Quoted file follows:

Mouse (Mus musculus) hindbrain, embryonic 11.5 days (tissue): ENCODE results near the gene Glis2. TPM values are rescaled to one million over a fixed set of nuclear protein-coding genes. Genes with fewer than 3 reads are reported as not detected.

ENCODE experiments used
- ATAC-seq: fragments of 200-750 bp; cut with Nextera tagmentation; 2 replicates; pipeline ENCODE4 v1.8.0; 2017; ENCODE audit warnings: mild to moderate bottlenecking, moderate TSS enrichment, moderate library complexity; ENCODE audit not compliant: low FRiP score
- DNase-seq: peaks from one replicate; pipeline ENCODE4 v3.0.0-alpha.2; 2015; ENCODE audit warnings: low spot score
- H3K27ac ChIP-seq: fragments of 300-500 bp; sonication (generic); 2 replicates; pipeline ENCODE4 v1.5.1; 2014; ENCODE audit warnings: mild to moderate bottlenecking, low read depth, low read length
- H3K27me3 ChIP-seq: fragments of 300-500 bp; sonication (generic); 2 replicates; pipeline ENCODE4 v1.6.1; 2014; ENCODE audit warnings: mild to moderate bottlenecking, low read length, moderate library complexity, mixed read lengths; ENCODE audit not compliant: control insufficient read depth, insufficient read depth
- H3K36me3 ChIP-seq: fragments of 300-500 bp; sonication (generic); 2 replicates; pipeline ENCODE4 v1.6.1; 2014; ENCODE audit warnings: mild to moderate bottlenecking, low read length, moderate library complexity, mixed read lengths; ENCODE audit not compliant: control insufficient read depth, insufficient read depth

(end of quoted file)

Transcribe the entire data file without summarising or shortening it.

Mouse (Mus musculus) hindbrain, embryonic 11.5 days (tissue): ENCODE results near the gene Glis2. TPM values are rescaled to one million over a fixed set of nuclear protein-coding genes. Genes with fewer than 3 reads are reported as not detected.

ENCODE experiments used
- ATAC-seq: fragments of 200-750 bp; cut with Nextera tagmentation; 2 replicates; pipeline ENCODE4 v1.8.0; 2017; ENCODE audit warnings: mild to moderate bottlenecking, moderate TSS enrichment, moderate library complexity; ENCODE audit not compliant: low FRiP score
- DNase-seq: peaks from one replicate; pipeline ENCODE4 v3.0.0-alpha.2; 2015; ENCODE audit warnings: low spot score
- H3K27ac ChIP-seq: fragments of 300-500 bp; sonication (generic); 2 replicates; pipeline ENCODE4 v1.5.1; 2014; ENCODE audit warnings: mild to moderate bottlenecking, low read depth, low read length
- H3K27me3 ChIP-seq: fragments of 300-500 bp; sonication (generic); 2 replicates; pipeline ENCODE4 v1.6.1; 2014; ENCODE audit warnings: mild to moderate bottlenecking, low read length, moderate library complexity, mixed read lengths; ENCODE audit not compliant: control insufficient read depth, insufficient read depth
- H3K36me3 ChIP-seq: fragments of 300-500 bp; sonication (generic); 2 replicates; pipeline ENCODE4 v1.6.1; 2014; ENCODE audit warnings: mild to moderate bottlenecking, low read length, moderate library complexity, mixed read lengths; ENCODE audit not compliant: control insufficient read depth, insufficient read depth